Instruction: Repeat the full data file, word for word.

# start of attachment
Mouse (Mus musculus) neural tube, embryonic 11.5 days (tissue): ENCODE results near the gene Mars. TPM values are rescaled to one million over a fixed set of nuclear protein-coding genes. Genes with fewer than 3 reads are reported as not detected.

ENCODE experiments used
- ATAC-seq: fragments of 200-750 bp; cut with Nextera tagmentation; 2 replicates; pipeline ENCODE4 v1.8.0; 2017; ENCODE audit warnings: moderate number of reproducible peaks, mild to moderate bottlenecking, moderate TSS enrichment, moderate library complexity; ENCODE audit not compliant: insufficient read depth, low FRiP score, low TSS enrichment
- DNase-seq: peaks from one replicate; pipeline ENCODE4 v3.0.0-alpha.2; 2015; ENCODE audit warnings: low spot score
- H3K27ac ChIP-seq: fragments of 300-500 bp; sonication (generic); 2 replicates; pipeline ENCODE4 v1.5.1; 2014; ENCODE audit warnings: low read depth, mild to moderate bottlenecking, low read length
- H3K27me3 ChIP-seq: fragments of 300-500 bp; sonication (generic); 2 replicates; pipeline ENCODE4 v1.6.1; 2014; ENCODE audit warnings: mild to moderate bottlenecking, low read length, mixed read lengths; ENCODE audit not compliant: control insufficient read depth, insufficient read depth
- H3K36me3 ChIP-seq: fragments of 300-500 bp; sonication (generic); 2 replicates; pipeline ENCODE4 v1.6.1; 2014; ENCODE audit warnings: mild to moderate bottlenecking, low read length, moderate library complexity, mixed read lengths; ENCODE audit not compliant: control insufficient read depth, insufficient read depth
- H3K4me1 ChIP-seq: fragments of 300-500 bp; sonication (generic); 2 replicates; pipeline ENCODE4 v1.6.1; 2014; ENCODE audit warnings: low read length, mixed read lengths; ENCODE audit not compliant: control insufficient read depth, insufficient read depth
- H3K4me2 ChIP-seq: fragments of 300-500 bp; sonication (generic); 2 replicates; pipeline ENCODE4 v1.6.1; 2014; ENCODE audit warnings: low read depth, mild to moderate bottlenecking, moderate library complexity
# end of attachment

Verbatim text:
Mouse (Mus musculus) neural tube, embryonic 11.5 days (tissue): ENCODE results near the gene Mars. TPM values are rescaled to one million over a fixed set of nuclear protein-coding genes. Genes with fewer than 3 reads are reported as not detected.

ENCODE experiments used
- ATAC-seq: fragments of 200-750 bp; cut with Nextera tagmentation; 2 replicates; pipeline ENCODE4 v1.8.0; 2017; ENCODE audit warnings: moderate number of reproducible peaks, mild to moderate bottlenecking, moderate TSS enrichment, moderate library complexity; ENCODE audit not compliant: insufficient read depth, low FRiP score, low TSS enrichment
- DNase-seq: peaks from one replicate; pipeline ENCODE4 v3.0.0-alpha.2; 2015; ENCODE audit warnings: low spot score
- H3K27ac ChIP-seq: fragments of 300-500 bp; sonication (generic); 2 replicates; pipeline ENCODE4 v1.5.1; 2014; ENCODE audit warnings: low read depth, mild to moderate bottlenecking, low read length
- H3K27me3 ChIP-seq: fragments of 300-500 bp; sonication (generic); 2 replicates; pipeline ENCODE4 v1.6.1; 2014; ENCODE audit warnings: mild to moderate bottlenecking, low read length, mixed read lengths; ENCODE audit not compliant: control insufficient read depth, insufficient read depth
- H3K36me3 ChIP-seq: fragments of 300-500 bp; sonication (generic); 2 replicates; pipeline ENCODE4 v1.6.1; 2014; ENCODE audit warnings: mild to moderate bottlenecking, low read length, moderate library complexity, mixed read lengths; ENCODE audit not compliant: control insufficient read depth, insufficient read depth
- H3K4me1 ChIP-seq: fragments of 300-500 bp; sonication (generic); 2 replicates; pipeline ENCODE4 v1.6.1; 2014; ENCODE audit warnings: low read length, mixed read lengths; ENCODE audit not compliant: control insufficient read depth, insufficient read depth
- H3K4me2 ChIP-seq: fragments of 300-500 bp; sonication (generic); 2 replicates; pipeline ENCODE4 v1.6.1; 2014; ENCODE audit warnings: low read depth, mild to moderate bottlenecking, moderate library complexity